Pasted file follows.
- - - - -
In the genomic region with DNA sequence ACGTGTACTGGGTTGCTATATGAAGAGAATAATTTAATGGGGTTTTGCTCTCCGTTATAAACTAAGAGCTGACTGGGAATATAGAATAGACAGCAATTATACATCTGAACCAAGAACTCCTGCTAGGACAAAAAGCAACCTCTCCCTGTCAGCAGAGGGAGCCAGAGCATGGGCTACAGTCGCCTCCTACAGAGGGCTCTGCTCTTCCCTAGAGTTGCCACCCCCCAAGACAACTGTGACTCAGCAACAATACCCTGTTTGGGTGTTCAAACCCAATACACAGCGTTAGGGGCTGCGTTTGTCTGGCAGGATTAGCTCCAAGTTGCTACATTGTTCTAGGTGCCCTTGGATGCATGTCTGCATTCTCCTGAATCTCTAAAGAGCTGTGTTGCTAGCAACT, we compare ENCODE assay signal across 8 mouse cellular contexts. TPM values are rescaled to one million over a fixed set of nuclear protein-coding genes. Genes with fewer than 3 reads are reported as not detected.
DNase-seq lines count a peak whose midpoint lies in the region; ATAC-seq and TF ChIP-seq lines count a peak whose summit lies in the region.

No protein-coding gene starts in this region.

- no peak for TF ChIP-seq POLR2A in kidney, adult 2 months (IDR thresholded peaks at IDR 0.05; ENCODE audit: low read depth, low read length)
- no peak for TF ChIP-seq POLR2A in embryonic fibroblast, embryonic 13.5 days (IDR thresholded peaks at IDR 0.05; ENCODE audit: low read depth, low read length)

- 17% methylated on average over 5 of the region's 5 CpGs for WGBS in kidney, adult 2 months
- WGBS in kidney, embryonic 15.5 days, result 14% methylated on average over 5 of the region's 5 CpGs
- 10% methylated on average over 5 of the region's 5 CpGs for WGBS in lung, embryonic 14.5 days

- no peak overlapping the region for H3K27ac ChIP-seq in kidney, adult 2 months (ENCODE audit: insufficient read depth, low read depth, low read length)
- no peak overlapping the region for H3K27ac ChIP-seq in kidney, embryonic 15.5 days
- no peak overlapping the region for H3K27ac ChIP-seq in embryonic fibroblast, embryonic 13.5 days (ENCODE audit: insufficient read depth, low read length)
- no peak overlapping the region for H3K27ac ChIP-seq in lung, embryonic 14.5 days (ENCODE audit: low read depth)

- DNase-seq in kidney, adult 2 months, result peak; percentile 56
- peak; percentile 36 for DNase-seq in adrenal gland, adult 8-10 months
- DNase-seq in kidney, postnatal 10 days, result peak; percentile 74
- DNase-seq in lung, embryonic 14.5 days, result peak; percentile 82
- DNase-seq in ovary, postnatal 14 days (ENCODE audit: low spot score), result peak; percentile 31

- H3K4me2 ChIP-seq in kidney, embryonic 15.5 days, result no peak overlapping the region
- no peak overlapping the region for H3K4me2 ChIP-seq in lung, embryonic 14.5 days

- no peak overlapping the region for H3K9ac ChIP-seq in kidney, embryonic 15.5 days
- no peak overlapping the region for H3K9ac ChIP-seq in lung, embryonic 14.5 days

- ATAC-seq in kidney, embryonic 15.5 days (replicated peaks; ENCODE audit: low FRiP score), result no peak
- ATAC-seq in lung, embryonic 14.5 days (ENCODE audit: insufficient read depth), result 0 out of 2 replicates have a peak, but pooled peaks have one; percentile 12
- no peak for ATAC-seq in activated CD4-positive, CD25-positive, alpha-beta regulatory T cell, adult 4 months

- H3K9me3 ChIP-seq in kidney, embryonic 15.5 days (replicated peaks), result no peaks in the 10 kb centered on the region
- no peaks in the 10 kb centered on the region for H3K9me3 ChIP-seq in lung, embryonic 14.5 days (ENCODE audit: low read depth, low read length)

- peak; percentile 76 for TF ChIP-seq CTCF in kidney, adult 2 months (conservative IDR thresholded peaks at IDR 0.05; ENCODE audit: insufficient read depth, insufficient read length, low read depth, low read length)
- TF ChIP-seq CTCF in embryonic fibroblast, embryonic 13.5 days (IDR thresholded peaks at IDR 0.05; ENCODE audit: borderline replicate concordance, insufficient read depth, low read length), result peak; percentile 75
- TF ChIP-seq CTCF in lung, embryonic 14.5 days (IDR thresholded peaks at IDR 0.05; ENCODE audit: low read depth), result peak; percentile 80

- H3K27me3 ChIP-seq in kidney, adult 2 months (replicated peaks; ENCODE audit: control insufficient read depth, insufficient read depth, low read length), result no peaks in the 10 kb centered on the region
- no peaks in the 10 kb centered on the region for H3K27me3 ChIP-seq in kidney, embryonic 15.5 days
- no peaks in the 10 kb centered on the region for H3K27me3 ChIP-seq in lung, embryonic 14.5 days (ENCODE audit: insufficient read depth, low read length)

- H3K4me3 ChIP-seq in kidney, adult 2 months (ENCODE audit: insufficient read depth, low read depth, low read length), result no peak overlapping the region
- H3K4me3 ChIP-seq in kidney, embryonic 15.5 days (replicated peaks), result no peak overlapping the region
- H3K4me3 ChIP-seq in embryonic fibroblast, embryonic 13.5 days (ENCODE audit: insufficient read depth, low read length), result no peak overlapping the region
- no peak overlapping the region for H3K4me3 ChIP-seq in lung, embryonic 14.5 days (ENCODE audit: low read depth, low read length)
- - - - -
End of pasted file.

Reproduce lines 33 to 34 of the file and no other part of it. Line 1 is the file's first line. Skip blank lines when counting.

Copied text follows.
- H3K4me3 ChIP-seq in kidney, adult 2 months (ENCODE audit: insufficient read depth, low read depth, low read length), result no peak overlapping the region
- H3K4me3 ChIP-seq in kidney, embryonic 15.5 days (replicated peaks), result no peak overlapping the region